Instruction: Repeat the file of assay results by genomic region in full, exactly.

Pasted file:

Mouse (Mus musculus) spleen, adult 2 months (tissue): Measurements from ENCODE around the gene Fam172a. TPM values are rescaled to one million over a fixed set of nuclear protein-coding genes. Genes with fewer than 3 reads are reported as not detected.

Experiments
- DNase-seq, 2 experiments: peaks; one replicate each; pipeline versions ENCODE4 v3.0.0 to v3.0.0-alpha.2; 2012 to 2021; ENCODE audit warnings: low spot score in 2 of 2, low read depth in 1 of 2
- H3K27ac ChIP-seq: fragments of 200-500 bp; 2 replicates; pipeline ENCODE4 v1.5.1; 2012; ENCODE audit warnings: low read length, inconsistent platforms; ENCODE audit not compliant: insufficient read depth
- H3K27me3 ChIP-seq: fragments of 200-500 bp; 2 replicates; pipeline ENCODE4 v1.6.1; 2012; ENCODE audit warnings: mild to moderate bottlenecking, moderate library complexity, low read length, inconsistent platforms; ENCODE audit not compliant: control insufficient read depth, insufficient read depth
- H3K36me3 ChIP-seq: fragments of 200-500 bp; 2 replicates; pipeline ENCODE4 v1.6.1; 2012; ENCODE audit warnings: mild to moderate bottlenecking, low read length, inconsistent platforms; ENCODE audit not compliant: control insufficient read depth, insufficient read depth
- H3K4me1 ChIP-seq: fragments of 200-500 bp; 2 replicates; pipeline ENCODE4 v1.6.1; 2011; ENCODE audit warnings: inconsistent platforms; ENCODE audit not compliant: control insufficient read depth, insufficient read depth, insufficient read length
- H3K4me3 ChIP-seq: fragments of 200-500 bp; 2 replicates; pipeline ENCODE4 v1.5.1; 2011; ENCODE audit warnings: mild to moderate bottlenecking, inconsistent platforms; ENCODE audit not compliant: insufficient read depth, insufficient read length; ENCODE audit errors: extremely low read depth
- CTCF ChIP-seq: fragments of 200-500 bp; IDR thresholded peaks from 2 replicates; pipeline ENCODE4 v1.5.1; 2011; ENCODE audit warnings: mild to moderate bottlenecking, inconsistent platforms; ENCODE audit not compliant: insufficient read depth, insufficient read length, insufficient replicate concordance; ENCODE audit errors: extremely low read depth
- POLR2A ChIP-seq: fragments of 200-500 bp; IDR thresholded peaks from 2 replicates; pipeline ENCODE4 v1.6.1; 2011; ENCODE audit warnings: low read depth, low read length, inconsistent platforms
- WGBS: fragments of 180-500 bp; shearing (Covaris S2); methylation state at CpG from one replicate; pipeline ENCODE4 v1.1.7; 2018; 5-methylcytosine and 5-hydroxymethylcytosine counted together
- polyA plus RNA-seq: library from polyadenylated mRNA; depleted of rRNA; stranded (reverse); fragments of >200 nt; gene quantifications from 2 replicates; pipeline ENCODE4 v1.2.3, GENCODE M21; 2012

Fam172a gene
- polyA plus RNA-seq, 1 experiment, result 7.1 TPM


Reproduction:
Mouse (Mus musculus) spleen, adult 2 months (tissue): Measurements from ENCODE around the gene Fam172a. TPM values are rescaled to one million over a fixed set of nuclear protein-coding genes. Genes with fewer than 3 reads are reported as not detected.

Experiments
- DNase-seq, 2 experiments: peaks; one replicate each; pipeline versions ENCODE4 v3.0.0 to v3.0.0-alpha.2; 2012 to 2021; ENCODE audit warnings: low spot score in 2 of 2, low read depth in 1 of 2
- H3K27ac ChIP-seq: fragments of 200-500 bp; 2 replicates; pipeline ENCODE4 v1.5.1; 2012; ENCODE audit warnings: low read length, inconsistent platforms; ENCODE audit not compliant: insufficient read depth
- H3K27me3 ChIP-seq: fragments of 200-500 bp; 2 replicates; pipeline ENCODE4 v1.6.1; 2012; ENCODE audit warnings: mild to moderate bottlenecking, moderate library complexity, low read length, inconsistent platforms; ENCODE audit not compliant: control insufficient read depth, insufficient read depth
- H3K36me3 ChIP-seq: fragments of 200-500 bp; 2 replicates; pipeline ENCODE4 v1.6.1; 2012; ENCODE audit warnings: mild to moderate bottlenecking, low read length, inconsistent platforms; ENCODE audit not compliant: control insufficient read depth, insufficient read depth
- H3K4me1 ChIP-seq: fragments of 200-500 bp; 2 replicates; pipeline ENCODE4 v1.6.1; 2011; ENCODE audit warnings: inconsistent platforms; ENCODE audit not compliant: control insufficient read depth, insufficient read depth, insufficient read length
- H3K4me3 ChIP-seq: fragments of 200-500 bp; 2 replicates; pipeline ENCODE4 v1.5.1; 2011; ENCODE audit warnings: mild to moderate bottlenecking, inconsistent platforms; ENCODE audit not compliant: insufficient read depth, insufficient read length; ENCODE audit errors: extremely low read depth
- CTCF ChIP-seq: fragments of 200-500 bp; IDR thresholded peaks from 2 replicates; pipeline ENCODE4 v1.5.1; 2011; ENCODE audit warnings: mild to moderate bottlenecking, inconsistent platforms; ENCODE audit not compliant: insufficient read depth, insufficient read length, insufficient replicate concordance; ENCODE audit errors: extremely low read depth
- POLR2A ChIP-seq: fragments of 200-500 bp; IDR thresholded peaks from 2 replicates; pipeline ENCODE4 v1.6.1; 2011; ENCODE audit warnings: low read depth, low read length, inconsistent platforms
- WGBS: fragments of 180-500 bp; shearing (Covaris S2); methylation state at CpG from one replicate; pipeline ENCODE4 v1.1.7; 2018; 5-methylcytosine and 5-hydroxymethylcytosine counted together
- polyA plus RNA-seq: library from polyadenylated mRNA; depleted of rRNA; stranded (reverse); fragments of >200 nt; gene quantifications from 2 replicates; pipeline ENCODE4 v1.2.3, GENCODE M21; 2012

Fam172a gene
- polyA plus RNA-seq, 1 experiment, result 7.1 TPM